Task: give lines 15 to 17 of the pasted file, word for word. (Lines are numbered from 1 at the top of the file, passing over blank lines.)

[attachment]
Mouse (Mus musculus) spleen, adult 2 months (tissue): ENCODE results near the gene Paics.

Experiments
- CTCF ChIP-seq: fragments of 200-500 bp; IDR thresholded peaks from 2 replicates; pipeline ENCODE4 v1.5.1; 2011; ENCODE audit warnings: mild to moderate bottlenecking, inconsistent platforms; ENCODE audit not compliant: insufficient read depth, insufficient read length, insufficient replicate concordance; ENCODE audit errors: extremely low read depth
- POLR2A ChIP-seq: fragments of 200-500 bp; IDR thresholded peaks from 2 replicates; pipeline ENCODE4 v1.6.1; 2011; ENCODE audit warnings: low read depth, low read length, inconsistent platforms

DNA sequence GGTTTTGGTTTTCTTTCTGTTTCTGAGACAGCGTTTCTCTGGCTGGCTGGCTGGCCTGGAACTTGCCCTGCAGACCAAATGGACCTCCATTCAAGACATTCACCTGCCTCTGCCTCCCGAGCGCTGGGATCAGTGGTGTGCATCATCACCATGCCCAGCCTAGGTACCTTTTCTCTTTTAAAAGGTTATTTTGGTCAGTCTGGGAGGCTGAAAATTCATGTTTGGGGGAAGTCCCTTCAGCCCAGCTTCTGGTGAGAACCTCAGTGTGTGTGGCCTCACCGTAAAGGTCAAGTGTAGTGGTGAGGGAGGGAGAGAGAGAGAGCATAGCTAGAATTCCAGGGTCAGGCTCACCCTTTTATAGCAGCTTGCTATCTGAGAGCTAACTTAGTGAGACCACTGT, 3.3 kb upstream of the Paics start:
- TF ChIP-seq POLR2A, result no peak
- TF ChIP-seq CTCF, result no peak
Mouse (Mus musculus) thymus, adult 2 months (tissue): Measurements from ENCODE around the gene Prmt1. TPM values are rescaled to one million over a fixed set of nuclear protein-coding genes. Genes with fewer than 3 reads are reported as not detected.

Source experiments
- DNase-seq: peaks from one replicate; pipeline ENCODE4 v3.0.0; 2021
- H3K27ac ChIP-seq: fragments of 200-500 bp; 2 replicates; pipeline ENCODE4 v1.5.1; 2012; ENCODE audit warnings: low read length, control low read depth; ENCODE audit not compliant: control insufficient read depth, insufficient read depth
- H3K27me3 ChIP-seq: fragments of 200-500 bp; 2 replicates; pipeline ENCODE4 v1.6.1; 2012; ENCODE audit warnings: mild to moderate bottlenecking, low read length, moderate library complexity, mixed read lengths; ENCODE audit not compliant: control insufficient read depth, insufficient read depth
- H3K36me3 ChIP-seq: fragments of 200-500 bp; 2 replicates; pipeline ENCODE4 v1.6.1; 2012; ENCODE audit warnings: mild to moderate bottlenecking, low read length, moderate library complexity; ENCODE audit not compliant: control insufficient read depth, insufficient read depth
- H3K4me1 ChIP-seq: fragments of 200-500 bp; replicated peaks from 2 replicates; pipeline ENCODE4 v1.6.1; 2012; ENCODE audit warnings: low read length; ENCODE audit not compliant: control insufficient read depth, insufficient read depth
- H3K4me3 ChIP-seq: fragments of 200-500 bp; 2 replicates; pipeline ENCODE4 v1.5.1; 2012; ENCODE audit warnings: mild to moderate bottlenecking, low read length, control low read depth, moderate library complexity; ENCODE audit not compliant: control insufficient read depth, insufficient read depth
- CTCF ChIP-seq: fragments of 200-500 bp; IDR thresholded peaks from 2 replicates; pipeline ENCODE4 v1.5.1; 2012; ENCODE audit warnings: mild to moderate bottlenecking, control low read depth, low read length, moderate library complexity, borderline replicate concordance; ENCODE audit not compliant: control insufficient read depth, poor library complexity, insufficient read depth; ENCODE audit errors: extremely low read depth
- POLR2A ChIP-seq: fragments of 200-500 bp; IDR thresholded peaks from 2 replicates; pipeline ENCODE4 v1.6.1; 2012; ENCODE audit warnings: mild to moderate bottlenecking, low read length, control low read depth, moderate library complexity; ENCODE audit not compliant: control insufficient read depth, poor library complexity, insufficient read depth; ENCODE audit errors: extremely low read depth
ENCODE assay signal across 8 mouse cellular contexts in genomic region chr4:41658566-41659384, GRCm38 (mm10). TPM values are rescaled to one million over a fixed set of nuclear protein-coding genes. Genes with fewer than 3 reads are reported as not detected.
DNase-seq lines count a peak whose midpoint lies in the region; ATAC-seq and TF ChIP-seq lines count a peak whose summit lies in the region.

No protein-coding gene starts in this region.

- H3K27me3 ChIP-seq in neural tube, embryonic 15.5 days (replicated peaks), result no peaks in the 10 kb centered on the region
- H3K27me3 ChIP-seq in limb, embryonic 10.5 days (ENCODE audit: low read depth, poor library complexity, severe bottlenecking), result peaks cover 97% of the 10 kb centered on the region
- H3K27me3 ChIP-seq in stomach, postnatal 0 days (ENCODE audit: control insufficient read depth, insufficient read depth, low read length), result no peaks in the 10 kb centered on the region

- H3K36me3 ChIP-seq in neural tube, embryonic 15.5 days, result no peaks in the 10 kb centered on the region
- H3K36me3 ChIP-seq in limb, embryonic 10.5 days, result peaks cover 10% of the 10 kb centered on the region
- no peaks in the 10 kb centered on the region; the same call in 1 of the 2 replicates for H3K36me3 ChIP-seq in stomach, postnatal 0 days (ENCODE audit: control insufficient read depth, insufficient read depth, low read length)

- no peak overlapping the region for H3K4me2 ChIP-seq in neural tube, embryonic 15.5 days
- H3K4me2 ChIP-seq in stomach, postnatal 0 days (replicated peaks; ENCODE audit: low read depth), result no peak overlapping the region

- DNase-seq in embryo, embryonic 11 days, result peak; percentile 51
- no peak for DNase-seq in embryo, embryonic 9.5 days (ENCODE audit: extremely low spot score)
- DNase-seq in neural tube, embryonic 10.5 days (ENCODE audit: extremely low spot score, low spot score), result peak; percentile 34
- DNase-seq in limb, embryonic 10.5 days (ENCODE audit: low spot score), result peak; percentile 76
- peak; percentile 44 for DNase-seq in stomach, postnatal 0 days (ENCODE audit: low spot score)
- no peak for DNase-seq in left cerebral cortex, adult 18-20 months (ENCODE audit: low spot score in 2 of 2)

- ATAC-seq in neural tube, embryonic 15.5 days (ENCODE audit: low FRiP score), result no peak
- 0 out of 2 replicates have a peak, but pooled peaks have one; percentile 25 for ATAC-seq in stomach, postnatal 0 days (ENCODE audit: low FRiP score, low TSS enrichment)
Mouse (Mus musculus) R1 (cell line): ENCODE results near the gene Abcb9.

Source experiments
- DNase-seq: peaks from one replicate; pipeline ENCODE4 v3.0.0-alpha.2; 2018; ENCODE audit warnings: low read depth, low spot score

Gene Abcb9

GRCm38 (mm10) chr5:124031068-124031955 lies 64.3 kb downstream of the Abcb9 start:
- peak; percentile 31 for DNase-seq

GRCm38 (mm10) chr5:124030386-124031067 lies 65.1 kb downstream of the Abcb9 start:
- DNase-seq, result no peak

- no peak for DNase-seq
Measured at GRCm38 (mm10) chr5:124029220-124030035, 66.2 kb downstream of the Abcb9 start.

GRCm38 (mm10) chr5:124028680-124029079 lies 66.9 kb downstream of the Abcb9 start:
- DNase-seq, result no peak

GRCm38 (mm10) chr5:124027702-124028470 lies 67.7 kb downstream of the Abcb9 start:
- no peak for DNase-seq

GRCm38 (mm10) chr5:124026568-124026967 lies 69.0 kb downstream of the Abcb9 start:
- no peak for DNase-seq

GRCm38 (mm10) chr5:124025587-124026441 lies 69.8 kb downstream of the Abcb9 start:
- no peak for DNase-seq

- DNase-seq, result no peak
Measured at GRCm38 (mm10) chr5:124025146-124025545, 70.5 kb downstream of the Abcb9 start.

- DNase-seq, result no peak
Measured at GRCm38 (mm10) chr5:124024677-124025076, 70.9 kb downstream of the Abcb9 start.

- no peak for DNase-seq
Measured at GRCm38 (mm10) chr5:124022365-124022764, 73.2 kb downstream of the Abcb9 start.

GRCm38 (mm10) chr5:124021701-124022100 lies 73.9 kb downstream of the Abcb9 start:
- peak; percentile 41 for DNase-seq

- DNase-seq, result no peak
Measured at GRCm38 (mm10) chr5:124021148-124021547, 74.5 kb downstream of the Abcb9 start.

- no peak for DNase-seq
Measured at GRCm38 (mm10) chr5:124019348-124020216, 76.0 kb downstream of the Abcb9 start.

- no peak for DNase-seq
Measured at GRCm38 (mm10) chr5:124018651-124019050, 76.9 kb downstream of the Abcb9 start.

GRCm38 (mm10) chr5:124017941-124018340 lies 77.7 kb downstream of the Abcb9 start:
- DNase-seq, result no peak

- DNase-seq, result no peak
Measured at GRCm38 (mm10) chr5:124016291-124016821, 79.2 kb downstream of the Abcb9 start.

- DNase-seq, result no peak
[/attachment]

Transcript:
- H3K4me3 ChIP-seq: fragments of 200-500 bp; 2 replicates; pipeline ENCODE4 v1.5.1; 2012; ENCODE audit warnings: mild to moderate bottlenecking, low read length, control low read depth, moderate library complexity; ENCODE audit not compliant: control insufficient read depth, insufficient read depth
- CTCF ChIP-seq: fragments of 200-500 bp; IDR thresholded peaks from 2 replicates; pipeline ENCODE4 v1.5.1; 2012; ENCODE audit warnings: mild to moderate bottlenecking, control low read depth, low read length, moderate library complexity, borderline replicate concordance; ENCODE audit not compliant: control insufficient read depth, poor library complexity, insufficient read depth; ENCODE audit errors: extremely low read depth
- POLR2A ChIP-seq: fragments of 200-500 bp; IDR thresholded peaks from 2 replicates; pipeline ENCODE4 v1.6.1; 2012; ENCODE audit warnings: mild to moderate bottlenecking, low read length, control low read depth, moderate library complexity; ENCODE audit not compliant: control insufficient read depth, poor library complexity, insufficient read depth; ENCODE audit errors: extremely low read depth